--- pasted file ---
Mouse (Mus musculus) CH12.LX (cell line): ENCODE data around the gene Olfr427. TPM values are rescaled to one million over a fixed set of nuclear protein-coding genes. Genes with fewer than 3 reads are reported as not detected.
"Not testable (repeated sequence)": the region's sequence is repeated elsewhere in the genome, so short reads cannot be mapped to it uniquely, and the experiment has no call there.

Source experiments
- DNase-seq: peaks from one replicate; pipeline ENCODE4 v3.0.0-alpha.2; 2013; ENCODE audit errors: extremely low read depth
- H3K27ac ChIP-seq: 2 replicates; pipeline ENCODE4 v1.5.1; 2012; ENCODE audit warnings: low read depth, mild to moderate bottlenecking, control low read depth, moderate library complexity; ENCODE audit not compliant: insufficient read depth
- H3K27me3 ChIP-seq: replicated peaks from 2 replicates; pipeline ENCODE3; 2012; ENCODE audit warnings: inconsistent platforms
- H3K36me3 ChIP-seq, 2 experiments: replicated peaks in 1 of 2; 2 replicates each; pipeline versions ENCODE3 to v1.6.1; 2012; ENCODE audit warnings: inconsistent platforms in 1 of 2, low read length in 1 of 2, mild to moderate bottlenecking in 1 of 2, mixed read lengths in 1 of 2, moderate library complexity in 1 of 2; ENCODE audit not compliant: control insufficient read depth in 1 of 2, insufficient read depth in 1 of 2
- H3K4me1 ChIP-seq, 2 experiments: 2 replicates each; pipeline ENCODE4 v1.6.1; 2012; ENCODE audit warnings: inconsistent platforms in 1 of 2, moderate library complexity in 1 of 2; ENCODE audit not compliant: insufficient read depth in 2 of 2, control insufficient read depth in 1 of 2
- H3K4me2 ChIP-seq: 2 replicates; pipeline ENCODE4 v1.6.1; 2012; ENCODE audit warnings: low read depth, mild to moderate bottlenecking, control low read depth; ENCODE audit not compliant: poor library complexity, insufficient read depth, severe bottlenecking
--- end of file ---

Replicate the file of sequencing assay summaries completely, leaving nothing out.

Mouse (Mus musculus) CH12.LX (cell line): ENCODE data around the gene Olfr427. TPM values are rescaled to one million over a fixed set of nuclear protein-coding genes. Genes with fewer than 3 reads are reported as not detected.
"Not testable (repeated sequence)": the region's sequence is repeated elsewhere in the genome, so short reads cannot be mapped to it uniquely, and the experiment has no call there.

Source experiments
- DNase-seq: peaks from one replicate; pipeline ENCODE4 v3.0.0-alpha.2; 2013; ENCODE audit errors: extremely low read depth
- H3K27ac ChIP-seq: 2 replicates; pipeline ENCODE4 v1.5.1; 2012; ENCODE audit warnings: low read depth, mild to moderate bottlenecking, control low read depth, moderate library complexity; ENCODE audit not compliant: insufficient read depth
- H3K27me3 ChIP-seq: replicated peaks from 2 replicates; pipeline ENCODE3; 2012; ENCODE audit warnings: inconsistent platforms
- H3K36me3 ChIP-seq, 2 experiments: replicated peaks in 1 of 2; 2 replicates each; pipeline versions ENCODE3 to v1.6.1; 2012; ENCODE audit warnings: inconsistent platforms in 1 of 2, low read length in 1 of 2, mild to moderate bottlenecking in 1 of 2, mixed read lengths in 1 of 2, moderate library complexity in 1 of 2; ENCODE audit not compliant: control insufficient read depth in 1 of 2, insufficient read depth in 1 of 2
- H3K4me1 ChIP-seq, 2 experiments: 2 replicates each; pipeline ENCODE4 v1.6.1; 2012; ENCODE audit warnings: inconsistent platforms in 1 of 2, moderate library complexity in 1 of 2; ENCODE audit not compliant: insufficient read depth in 2 of 2, control insufficient read depth in 1 of 2
- H3K4me2 ChIP-seq: 2 replicates; pipeline ENCODE4 v1.6.1; 2012; ENCODE audit warnings: low read depth, mild to moderate bottlenecking, control low read depth; ENCODE audit not compliant: poor library complexity, insufficient read depth, severe bottlenecking